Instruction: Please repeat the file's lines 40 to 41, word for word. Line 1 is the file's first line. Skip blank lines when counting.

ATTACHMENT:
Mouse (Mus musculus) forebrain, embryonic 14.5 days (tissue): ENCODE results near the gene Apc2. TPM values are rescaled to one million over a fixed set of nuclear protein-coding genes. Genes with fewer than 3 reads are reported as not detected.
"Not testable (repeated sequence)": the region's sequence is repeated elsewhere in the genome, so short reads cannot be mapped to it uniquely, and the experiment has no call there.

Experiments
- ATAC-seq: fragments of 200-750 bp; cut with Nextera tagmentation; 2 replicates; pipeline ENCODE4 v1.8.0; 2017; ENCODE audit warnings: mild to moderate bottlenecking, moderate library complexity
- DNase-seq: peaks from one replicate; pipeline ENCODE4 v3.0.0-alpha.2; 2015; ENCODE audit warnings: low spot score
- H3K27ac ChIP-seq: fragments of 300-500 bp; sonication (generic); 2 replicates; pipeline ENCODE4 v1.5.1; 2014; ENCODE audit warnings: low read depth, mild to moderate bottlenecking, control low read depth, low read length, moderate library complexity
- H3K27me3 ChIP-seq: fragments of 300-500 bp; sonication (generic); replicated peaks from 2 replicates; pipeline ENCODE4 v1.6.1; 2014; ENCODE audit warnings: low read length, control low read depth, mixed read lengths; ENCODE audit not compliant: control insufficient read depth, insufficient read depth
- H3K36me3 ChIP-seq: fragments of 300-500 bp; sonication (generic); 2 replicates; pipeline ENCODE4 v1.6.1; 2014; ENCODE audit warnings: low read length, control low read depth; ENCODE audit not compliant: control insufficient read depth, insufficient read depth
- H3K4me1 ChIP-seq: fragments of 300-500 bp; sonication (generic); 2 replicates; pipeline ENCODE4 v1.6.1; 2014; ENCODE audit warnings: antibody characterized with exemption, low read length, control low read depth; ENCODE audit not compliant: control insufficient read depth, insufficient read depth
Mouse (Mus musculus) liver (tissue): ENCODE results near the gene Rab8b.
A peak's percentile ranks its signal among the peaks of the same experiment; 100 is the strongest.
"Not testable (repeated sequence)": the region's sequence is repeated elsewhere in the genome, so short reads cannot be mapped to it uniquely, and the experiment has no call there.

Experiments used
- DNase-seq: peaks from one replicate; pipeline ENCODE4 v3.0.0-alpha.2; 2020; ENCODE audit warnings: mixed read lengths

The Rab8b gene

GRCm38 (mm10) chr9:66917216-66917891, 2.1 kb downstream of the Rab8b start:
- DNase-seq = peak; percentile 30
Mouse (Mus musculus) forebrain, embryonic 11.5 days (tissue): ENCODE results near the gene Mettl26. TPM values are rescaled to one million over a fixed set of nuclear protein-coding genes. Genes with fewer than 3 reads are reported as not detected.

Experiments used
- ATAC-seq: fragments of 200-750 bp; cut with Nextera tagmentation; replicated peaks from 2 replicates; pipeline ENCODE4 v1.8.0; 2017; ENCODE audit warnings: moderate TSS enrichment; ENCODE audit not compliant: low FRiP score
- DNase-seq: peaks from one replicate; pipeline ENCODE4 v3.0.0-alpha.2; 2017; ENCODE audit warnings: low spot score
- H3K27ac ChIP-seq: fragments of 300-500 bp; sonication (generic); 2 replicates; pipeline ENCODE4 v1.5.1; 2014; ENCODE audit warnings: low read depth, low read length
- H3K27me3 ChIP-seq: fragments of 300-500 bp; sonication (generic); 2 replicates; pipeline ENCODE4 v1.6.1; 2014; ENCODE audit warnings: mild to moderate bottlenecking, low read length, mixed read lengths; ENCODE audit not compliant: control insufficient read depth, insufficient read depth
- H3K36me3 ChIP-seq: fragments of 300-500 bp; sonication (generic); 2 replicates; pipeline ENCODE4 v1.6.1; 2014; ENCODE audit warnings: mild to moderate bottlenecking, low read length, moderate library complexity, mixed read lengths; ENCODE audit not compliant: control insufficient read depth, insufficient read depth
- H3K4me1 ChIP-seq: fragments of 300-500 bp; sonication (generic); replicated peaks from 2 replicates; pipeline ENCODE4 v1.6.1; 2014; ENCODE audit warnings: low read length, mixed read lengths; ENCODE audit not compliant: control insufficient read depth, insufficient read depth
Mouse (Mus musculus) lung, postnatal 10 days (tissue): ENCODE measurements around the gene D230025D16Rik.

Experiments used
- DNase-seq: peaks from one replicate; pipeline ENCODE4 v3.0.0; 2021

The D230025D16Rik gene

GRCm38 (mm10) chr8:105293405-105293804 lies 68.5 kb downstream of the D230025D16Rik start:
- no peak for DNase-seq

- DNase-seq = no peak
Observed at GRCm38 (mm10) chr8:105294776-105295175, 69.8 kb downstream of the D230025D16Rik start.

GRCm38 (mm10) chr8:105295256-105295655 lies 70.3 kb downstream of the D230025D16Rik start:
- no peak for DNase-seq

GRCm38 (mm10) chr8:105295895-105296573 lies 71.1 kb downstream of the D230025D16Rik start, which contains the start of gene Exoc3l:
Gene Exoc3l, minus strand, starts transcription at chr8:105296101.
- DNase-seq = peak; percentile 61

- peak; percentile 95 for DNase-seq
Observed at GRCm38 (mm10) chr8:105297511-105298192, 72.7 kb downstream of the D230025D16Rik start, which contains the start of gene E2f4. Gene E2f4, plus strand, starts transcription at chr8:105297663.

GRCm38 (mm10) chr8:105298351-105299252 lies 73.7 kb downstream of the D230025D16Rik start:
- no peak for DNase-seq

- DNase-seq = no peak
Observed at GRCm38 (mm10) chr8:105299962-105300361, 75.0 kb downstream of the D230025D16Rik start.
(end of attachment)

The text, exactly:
Observed at GRCm38 (mm10) chr8:105297511-105298192, 72.7 kb downstream of the D230025D16Rik start, which contains the start of gene E2f4. Gene E2f4, plus strand, starts transcription at chr8:105297663.

GRCm38 (mm10) chr8:105298351-105299252 lies 73.7 kb downstream of the D230025D16Rik start: